The Corn Ethanol Effect
Source: Mother Jones
Source: Mother Jones
by Eckhart Beatty
San Francisco on 11.23.06
Roger Duncan serves as the Campaign Coordinator for Plug-in Partners, a national campaign for plug-in electric vehicles (PHEVs) striving to demonstrate clearly the viability of this market by doing the following: garnering support in the form of online petitions and endorsements by city governments across the country; procuring "soft" fleet orders; and developing rebates and incentives. TreeHugger's Eckhart Beatty recently had the chance to chat with Mr. Duncan about plug-ins and the future of automotive transportation.
TreeHugger: Why was Plug-in Partners founded in Austin, Texas?
Roger Duncan: As one of the more progressive utilities in the nation, Austin Energy has long led the nation in energy conservation. I was asked to see what else we could be doing in the area of clean energy, and I told the City Council we should start a new initiative in the transportation sector since I saw an eventual convergence between the electric and transportation industries. In my capacity as a manager we might be able to take advantage of the abundance of wind and solar potential to power cars. Soon we began seeing a convergence between the electric and transportation industries.
So in August of 2005, we founded Plug-In Austin. We realized from the beginning what we really had to do was to link similar ongoing efforts taking place across the country. We started by targeting the 50 largest cities in the U.S. Now we have members from utilities, environmental groups, businesses, as well as many other federal, state, and local organizations.
I had originally heard of the efforts of Felix Kramer and CalCars, Electric Power Research Institute EPRI, and Andy Frank, a UC Davis professor at who invented the plug-in technology some 30 years ago.
TH: What's the most important thing you want the average individual to know about plug-ins?
RD: They are very energy efficient, cleaner, and cheaper to operate.
TH: What’s the most efficient way of getting the most people to understand their importance in the shortest possible time?
RD: Invite folks to visit the website Plug-In Partners and recommend they sign up for the newsletter. Consider working with the media, as well getting promotions for us.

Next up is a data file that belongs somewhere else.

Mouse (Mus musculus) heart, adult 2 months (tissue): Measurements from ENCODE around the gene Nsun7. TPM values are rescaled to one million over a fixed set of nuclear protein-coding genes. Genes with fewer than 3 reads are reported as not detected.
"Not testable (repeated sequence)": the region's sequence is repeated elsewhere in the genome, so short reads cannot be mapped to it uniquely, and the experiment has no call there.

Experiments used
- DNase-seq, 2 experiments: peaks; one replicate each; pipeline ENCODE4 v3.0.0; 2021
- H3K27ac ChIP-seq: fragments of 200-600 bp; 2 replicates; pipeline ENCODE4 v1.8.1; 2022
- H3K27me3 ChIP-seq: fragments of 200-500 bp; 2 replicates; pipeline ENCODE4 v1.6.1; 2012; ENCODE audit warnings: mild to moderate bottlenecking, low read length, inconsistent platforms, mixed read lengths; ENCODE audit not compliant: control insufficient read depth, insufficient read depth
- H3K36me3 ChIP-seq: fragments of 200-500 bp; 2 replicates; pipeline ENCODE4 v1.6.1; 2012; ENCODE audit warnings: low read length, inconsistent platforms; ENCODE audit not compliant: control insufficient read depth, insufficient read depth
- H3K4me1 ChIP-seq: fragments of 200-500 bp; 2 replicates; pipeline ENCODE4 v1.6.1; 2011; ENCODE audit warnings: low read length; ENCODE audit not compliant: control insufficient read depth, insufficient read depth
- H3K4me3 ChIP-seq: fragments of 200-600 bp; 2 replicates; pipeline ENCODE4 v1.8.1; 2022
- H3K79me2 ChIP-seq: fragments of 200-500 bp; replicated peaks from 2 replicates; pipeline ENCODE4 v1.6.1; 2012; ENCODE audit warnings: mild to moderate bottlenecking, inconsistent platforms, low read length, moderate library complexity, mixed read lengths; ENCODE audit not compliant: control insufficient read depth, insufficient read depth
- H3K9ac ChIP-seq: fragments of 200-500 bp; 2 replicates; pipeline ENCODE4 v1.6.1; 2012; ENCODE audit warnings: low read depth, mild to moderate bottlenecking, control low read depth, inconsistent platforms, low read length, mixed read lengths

TH: If Proposition 87 had passed in CA, what would it have meant for the future of PHEVs?
RD: I really don’t know much about it. I’m not a big fan of initiatives. This one could only stand to help, though. It could well stand to buttress the campaigns of lots of alternative energy technologies—as well as ours.
TH: What would you recommend that everyone who doesn't live in California do in this regard? For instance, would similar initiatives be feasible in other states like Texas, as well?
RD: It (an initiative like California’s 87 ballot measure) probably wouldn’t occur in TX. I’m less interested in (proposing) legislation than in demonstrating a market for PHEVs.
TH: Are all hybrid designs the same—or are some different?
RD: There are different varieties. There’s the serial, the parallel—and then the hydraulic (a protoype still). Although, principal variations in designs relate to battery design such as Nickel-Metal Hydride versus Lithium Ion, there are other differences in the size of the battery compared to the engine (with some new ones proposing smaller gas engines and larger electric motors).
Andy Frank: "Just as in the case of any emerging product or technology, there are many ways to implement PHEV technology, optimize for various factors and conditions. We’re looking forward to sorting this out when car-makers begin building PHEVs." [Mr. Frank is the inventor of the PHEV.]*
TH: What is the longevity of battery systems compared to 100% electric cars?
RD: They may be more powerful per unit mass than the batteries in non-hybrids, but less powerful than pure electric cars. Also, plug-ins require a deep discharge of their batteries, whereas fully electric cars don’t need to discharge the batteries as much.
AF: "While the price/performance ratio of pure electric cars may match or exceed that of PHEVs, it’s not likely. I'll bet on the PHEV staying as the ultimate end game for the remainder of the century," he said. "Lithium is coming up fast and will definitely take over the Metal Hydride in power, weight, life, size, and costs," he concluded.*